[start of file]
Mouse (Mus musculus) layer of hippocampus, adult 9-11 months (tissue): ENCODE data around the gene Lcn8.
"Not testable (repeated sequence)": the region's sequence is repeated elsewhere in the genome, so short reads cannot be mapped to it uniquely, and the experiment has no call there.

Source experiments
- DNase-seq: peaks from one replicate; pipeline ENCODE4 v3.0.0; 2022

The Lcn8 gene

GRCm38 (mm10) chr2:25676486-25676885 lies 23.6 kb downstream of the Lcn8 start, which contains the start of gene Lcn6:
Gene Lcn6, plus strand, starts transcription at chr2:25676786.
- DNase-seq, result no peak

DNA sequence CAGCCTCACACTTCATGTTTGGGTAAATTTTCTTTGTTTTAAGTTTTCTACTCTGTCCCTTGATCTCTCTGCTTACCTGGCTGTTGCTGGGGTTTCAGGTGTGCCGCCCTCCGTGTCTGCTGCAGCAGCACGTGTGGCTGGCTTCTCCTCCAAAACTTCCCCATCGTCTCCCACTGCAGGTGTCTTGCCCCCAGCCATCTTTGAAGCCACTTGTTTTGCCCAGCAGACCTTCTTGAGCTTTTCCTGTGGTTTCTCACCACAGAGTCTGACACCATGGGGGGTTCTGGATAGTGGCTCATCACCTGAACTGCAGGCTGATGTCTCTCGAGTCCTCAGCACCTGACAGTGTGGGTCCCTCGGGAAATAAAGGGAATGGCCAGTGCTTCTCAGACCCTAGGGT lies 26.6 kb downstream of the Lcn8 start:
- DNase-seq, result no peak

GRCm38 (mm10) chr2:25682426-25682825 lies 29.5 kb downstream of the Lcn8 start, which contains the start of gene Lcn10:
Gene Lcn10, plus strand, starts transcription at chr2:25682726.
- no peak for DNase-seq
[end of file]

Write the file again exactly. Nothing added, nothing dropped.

Mouse (Mus musculus) layer of hippocampus, adult 9-11 months (tissue): ENCODE data around the gene Lcn8.
"Not testable (repeated sequence)": the region's sequence is repeated elsewhere in the genome, so short reads cannot be mapped to it uniquely, and the experiment has no call there.

Source experiments
- DNase-seq: peaks from one replicate; pipeline ENCODE4 v3.0.0; 2022

The Lcn8 gene

GRCm38 (mm10) chr2:25676486-25676885 lies 23.6 kb downstream of the Lcn8 start, which contains the start of gene Lcn6:
Gene Lcn6, plus strand, starts transcription at chr2:25676786.
- DNase-seq, result no peak

DNA sequence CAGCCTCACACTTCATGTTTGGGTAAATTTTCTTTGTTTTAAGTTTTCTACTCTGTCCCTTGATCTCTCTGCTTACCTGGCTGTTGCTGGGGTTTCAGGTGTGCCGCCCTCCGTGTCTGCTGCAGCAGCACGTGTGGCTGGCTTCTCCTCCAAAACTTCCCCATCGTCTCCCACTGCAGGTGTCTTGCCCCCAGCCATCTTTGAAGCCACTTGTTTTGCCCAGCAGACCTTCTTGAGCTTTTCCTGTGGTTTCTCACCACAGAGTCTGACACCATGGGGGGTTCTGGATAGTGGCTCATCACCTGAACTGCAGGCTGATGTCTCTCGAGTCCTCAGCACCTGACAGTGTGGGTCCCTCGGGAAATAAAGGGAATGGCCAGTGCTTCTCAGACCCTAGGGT lies 26.6 kb downstream of the Lcn8 start:
- DNase-seq, result no peak

GRCm38 (mm10) chr2:25682426-25682825 lies 29.5 kb downstream of the Lcn8 start, which contains the start of gene Lcn10:
Gene Lcn10, plus strand, starts transcription at chr2:25682726.
- no peak for DNase-seq